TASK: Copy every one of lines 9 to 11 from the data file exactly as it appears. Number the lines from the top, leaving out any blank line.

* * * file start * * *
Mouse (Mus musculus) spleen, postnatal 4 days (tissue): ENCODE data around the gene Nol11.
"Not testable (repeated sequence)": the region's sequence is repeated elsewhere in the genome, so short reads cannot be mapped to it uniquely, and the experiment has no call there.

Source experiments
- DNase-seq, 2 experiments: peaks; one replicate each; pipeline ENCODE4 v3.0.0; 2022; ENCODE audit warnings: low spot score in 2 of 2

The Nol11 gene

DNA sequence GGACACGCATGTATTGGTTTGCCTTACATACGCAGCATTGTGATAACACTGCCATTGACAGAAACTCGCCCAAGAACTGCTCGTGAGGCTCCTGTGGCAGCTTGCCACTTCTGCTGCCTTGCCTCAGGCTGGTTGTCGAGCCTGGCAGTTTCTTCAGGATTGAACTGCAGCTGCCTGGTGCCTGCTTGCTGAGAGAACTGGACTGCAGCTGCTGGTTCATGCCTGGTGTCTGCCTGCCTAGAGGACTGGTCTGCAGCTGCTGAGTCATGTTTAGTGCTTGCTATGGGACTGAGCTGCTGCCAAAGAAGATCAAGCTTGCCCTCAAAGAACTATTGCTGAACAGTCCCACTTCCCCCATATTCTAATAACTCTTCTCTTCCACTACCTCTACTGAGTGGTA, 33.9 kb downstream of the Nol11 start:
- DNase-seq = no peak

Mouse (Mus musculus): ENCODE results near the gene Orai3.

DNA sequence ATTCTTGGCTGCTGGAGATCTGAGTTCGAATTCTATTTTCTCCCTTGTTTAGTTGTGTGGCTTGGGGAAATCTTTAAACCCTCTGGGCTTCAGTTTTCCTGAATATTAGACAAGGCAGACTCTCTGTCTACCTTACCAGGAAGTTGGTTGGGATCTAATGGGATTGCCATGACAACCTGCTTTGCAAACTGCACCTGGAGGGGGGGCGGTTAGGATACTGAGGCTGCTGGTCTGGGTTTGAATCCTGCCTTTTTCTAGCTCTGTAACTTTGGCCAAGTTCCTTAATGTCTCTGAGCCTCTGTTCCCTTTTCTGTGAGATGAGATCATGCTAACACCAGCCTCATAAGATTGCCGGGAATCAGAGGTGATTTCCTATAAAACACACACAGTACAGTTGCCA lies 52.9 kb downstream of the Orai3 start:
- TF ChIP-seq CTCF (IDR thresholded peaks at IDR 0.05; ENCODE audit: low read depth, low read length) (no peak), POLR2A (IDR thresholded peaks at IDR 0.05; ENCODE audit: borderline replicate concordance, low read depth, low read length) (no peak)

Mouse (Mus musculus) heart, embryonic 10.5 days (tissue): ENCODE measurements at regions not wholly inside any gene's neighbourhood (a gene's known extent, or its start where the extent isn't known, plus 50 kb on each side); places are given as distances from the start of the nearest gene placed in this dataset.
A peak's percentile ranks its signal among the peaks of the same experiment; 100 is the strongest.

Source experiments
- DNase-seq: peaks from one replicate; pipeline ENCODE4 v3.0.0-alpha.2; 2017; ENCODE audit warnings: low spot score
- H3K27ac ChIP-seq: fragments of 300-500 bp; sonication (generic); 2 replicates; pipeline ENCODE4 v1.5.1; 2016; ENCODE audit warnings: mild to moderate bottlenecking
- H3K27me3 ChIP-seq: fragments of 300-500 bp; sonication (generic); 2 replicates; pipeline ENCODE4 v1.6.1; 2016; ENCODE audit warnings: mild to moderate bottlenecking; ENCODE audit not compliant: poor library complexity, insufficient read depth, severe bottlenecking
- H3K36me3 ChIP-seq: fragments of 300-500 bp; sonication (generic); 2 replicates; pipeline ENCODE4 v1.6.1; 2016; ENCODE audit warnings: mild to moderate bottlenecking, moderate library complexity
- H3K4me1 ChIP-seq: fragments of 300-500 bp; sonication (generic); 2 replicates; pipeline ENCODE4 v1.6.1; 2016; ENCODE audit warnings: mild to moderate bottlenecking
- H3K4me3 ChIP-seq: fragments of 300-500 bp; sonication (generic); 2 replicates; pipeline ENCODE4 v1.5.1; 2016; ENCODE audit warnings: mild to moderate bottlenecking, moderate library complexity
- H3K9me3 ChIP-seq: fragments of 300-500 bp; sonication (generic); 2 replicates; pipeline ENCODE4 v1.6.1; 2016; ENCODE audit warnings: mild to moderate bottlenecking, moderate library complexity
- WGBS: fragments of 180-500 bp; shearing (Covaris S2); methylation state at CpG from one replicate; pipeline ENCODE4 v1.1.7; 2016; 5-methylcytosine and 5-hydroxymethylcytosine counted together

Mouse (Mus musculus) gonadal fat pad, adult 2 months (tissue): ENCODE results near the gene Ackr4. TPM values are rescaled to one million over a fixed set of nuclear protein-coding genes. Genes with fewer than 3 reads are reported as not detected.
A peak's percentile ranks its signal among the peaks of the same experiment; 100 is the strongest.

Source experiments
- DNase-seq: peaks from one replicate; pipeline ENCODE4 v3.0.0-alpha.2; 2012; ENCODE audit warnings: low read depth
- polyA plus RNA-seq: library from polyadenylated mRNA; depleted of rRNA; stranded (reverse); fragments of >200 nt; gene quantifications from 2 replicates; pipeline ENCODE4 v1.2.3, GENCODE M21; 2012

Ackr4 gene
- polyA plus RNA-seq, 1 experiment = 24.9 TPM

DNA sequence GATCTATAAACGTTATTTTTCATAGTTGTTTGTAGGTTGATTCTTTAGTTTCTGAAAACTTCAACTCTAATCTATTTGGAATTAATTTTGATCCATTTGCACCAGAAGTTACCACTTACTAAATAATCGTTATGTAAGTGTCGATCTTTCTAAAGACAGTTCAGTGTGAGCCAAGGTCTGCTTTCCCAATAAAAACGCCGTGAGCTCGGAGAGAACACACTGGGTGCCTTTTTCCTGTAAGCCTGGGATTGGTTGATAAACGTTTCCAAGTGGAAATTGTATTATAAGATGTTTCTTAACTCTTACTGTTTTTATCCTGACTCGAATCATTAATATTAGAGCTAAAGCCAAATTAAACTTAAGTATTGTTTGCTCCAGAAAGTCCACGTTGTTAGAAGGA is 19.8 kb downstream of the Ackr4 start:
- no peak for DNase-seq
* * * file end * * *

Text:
DNA sequence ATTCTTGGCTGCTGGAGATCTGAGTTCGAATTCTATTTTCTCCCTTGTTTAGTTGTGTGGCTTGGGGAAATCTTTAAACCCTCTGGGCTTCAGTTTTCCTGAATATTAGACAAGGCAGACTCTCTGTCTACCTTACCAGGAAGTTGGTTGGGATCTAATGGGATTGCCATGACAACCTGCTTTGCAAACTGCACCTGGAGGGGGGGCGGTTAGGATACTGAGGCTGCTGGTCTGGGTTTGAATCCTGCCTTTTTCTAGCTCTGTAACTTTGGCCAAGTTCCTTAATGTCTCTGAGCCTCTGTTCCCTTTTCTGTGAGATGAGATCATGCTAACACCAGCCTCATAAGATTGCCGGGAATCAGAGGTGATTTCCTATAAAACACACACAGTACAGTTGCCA lies 52.9 kb downstream of the Orai3 start:
- TF ChIP-seq CTCF (IDR thresholded peaks at IDR 0.05; ENCODE audit: low read depth, low read length) (no peak), POLR2A (IDR thresholded peaks at IDR 0.05; ENCODE audit: borderline replicate concordance, low read depth, low read length) (no peak)

Mouse (Mus musculus) heart, embryonic 10.5 days (tissue): ENCODE measurements at regions not wholly inside any gene's neighbourhood (a gene's known extent, or its start where the extent isn't known, plus 50 kb on each side); places are given as distances from the start of the nearest gene placed in this dataset.